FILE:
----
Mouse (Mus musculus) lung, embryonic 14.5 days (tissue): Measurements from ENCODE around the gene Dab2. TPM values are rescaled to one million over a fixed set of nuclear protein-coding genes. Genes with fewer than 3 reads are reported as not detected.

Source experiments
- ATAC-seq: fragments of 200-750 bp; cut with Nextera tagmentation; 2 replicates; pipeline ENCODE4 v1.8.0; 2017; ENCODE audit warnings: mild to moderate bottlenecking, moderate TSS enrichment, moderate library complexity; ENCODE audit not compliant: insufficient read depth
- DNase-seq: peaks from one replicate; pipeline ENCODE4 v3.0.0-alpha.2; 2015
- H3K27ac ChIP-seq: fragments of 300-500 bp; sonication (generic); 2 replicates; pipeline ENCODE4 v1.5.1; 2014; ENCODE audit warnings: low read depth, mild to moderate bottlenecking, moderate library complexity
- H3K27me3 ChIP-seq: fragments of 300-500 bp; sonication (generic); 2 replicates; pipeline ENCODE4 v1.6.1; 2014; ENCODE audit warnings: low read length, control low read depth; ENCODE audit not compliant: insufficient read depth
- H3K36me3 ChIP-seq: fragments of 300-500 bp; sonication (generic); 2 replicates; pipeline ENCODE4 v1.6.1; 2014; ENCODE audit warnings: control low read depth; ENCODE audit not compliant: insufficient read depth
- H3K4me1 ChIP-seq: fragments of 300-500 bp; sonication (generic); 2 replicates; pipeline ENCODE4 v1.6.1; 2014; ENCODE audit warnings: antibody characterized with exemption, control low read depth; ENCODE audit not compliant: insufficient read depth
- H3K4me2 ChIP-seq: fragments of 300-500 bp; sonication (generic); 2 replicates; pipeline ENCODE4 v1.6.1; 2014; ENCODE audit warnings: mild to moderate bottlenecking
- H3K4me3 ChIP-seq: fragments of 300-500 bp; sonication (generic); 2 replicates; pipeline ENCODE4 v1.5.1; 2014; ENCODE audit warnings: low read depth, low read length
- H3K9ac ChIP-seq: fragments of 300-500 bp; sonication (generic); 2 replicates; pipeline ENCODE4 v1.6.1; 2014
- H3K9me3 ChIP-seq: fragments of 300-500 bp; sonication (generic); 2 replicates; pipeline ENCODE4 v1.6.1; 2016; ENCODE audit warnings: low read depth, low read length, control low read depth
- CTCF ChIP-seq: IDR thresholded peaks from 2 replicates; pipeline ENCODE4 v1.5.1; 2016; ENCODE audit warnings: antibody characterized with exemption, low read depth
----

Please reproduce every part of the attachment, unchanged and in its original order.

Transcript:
Mouse (Mus musculus) lung, embryonic 14.5 days (tissue): Measurements from ENCODE around the gene Dab2. TPM values are rescaled to one million over a fixed set of nuclear protein-coding genes. Genes with fewer than 3 reads are reported as not detected.

Source experiments
- ATAC-seq: fragments of 200-750 bp; cut with Nextera tagmentation; 2 replicates; pipeline ENCODE4 v1.8.0; 2017; ENCODE audit warnings: mild to moderate bottlenecking, moderate TSS enrichment, moderate library complexity; ENCODE audit not compliant: insufficient read depth
- DNase-seq: peaks from one replicate; pipeline ENCODE4 v3.0.0-alpha.2; 2015
- H3K27ac ChIP-seq: fragments of 300-500 bp; sonication (generic); 2 replicates; pipeline ENCODE4 v1.5.1; 2014; ENCODE audit warnings: low read depth, mild to moderate bottlenecking, moderate library complexity
- H3K27me3 ChIP-seq: fragments of 300-500 bp; sonication (generic); 2 replicates; pipeline ENCODE4 v1.6.1; 2014; ENCODE audit warnings: low read length, control low read depth; ENCODE audit not compliant: insufficient read depth
- H3K36me3 ChIP-seq: fragments of 300-500 bp; sonication (generic); 2 replicates; pipeline ENCODE4 v1.6.1; 2014; ENCODE audit warnings: control low read depth; ENCODE audit not compliant: insufficient read depth
- H3K4me1 ChIP-seq: fragments of 300-500 bp; sonication (generic); 2 replicates; pipeline ENCODE4 v1.6.1; 2014; ENCODE audit warnings: antibody characterized with exemption, control low read depth; ENCODE audit not compliant: insufficient read depth
- H3K4me2 ChIP-seq: fragments of 300-500 bp; sonication (generic); 2 replicates; pipeline ENCODE4 v1.6.1; 2014; ENCODE audit warnings: mild to moderate bottlenecking
- H3K4me3 ChIP-seq: fragments of 300-500 bp; sonication (generic); 2 replicates; pipeline ENCODE4 v1.5.1; 2014; ENCODE audit warnings: low read depth, low read length
- H3K9ac ChIP-seq: fragments of 300-500 bp; sonication (generic); 2 replicates; pipeline ENCODE4 v1.6.1; 2014
- H3K9me3 ChIP-seq: fragments of 300-500 bp; sonication (generic); 2 replicates; pipeline ENCODE4 v1.6.1; 2016; ENCODE audit warnings: low read depth, low read length, control low read depth
- CTCF ChIP-seq: IDR thresholded peaks from 2 replicates; pipeline ENCODE4 v1.5.1; 2016; ENCODE audit warnings: antibody characterized with exemption, low read depth